Both in the East and in the West, religious images and texts were made readily accessible and understandable to wider audiences through the medium of print. In East Asia, religious instruction grew hand in hand with printing from the eighth century on; illustrated Buddhist sutra texts still survive from these early days. In Europe, it was not until the 1450s that the first book was printed in metal movable type, but notably that book was the Gutenberg Bible. This exhibition, a first-of-its-kind collaboration between the departments of Prints and Drawings and Asian Art, brings together works from both collections to explore the rich printed traditions that were fostered by devotional practices.
Beyond the Gutenberg Bible, printing revolutionized Western religious customs, with broadsides and pamphlets flourishing by the thousands. Even illiterate audiences understood didactic images, and woodblocks were printed cheaply alongside reusable metal type. Collectible prints of haloed patron saints could be acquired at pilgrimage sites and devoutly touched to the saint’s remains, or assembled into wall decorations structured like altarpieces. Prints even allowed the armchair reader a sense of being physically present in far-off places mentioned in the Bible as exemplified in the exhibition by a panoramic woodcut of Jerusalem that served as the culminating illustration of a 1486 book about pilgrimage to the Holy Land.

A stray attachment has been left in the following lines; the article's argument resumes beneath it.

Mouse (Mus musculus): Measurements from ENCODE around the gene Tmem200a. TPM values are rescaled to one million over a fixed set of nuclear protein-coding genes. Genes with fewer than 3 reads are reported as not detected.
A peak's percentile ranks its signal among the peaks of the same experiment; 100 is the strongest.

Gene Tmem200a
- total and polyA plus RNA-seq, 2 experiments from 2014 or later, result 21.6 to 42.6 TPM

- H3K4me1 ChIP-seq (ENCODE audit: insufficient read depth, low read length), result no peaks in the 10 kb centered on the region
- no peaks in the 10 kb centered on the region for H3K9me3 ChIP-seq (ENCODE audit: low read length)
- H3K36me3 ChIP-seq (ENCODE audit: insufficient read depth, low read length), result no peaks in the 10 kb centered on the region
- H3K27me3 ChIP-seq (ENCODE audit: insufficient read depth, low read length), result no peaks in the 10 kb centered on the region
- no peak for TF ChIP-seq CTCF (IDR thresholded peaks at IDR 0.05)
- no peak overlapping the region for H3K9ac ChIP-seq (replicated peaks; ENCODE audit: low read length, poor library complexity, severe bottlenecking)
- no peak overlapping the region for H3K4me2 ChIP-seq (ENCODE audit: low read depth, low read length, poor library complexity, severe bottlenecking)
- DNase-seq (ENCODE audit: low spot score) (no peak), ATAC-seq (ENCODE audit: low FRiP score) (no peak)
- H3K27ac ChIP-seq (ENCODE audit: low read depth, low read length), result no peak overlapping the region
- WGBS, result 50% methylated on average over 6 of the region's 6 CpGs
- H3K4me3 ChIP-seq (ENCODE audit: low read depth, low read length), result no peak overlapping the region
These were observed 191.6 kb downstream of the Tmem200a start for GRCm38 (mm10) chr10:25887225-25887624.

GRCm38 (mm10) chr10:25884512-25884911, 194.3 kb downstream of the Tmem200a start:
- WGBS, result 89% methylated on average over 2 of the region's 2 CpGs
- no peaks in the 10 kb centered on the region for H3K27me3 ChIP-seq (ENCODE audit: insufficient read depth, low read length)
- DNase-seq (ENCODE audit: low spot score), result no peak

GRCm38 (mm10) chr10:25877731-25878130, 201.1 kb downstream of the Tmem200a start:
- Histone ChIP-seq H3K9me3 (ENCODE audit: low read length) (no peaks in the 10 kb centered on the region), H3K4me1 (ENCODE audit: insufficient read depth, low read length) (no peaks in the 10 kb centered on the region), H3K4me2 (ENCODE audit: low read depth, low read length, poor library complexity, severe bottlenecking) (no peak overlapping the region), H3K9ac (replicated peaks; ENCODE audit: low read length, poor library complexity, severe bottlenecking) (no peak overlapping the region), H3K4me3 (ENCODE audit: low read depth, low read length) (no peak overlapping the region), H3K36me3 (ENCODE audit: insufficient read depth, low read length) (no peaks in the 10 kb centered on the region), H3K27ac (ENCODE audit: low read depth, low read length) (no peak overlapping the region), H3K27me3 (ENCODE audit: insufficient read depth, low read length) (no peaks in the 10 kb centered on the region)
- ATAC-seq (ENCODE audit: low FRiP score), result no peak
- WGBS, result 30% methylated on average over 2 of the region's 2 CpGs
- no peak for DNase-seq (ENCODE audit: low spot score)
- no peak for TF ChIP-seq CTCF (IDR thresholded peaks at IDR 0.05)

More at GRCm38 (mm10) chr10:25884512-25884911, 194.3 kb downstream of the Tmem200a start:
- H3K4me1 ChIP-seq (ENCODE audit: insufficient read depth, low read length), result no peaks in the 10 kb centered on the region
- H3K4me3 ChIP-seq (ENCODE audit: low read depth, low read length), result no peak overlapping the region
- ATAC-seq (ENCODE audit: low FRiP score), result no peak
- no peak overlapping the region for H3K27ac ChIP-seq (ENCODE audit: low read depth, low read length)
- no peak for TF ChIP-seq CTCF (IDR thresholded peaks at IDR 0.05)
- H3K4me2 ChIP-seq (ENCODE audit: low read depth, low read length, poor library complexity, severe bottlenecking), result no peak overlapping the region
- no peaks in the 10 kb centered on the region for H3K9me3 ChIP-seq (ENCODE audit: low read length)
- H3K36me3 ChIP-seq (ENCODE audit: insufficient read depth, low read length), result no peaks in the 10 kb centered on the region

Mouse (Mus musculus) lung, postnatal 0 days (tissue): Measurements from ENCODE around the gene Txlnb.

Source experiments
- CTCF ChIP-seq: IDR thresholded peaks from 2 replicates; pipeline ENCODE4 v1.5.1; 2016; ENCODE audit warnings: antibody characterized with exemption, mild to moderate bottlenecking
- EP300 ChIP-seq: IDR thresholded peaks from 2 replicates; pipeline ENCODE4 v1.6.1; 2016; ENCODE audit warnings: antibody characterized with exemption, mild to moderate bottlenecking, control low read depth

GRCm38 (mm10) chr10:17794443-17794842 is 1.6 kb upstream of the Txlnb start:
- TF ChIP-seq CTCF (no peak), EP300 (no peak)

In Japan, prints were used in a parallel fashion to spread Buddhist teachings. Among the works featured in the exhibition are one of a million small eighth-century wood pagodas containing a printed prayer for peace, a set of large-scale woodblock-printed and hand-painted images of deities for use in temple ceremonies, and examples of charms acquired by pilgrims at various temple sites. The latter exemplifies how Christianity and Buddhism brought about similar social practices, despite their many differences in thought.
Fittingly this coming-together of Eastern and Western prints is presented in the Clarence Buckingham Gallery for Japanese Prints. One of the museum’s earliest and most important donors, Buckingham collected both Old Master and Japanese prints, and examples of each are on display in this unique presentation.
1 day 13 hours ago The Art Institute of Chicago Mary Cassatt was the only American artist to exhibit with the original Impressionist group. This sensitive portrayal of a mother and child reflects the most advanced 19th-century ideas about raising children. Scientists and physicians of the day encouraged mothers (instead of wet nurses and nannies) to care for their children and to include regular bathing in their hygiene practices to prevent disease. #5WomenArtists
See three paintings by Mary Cassatt now on view: http://bit.ly/2nl9Z68
Image: [Now on view in Gallery 273] Mary Cassatt. The Child's Bath, 1893. Robert A. Waller Fund.
1 day 17 hours ago The Art Institute of Chicago APRIL 21—Join us for After Dark in the Modern Wing!
Check out the new exhibition Go with special tours and late-night access. And catch live performances by Monakr and Mano.
Must be 21+. Hosted by The Evening Associates of the Art Institute of Chicago.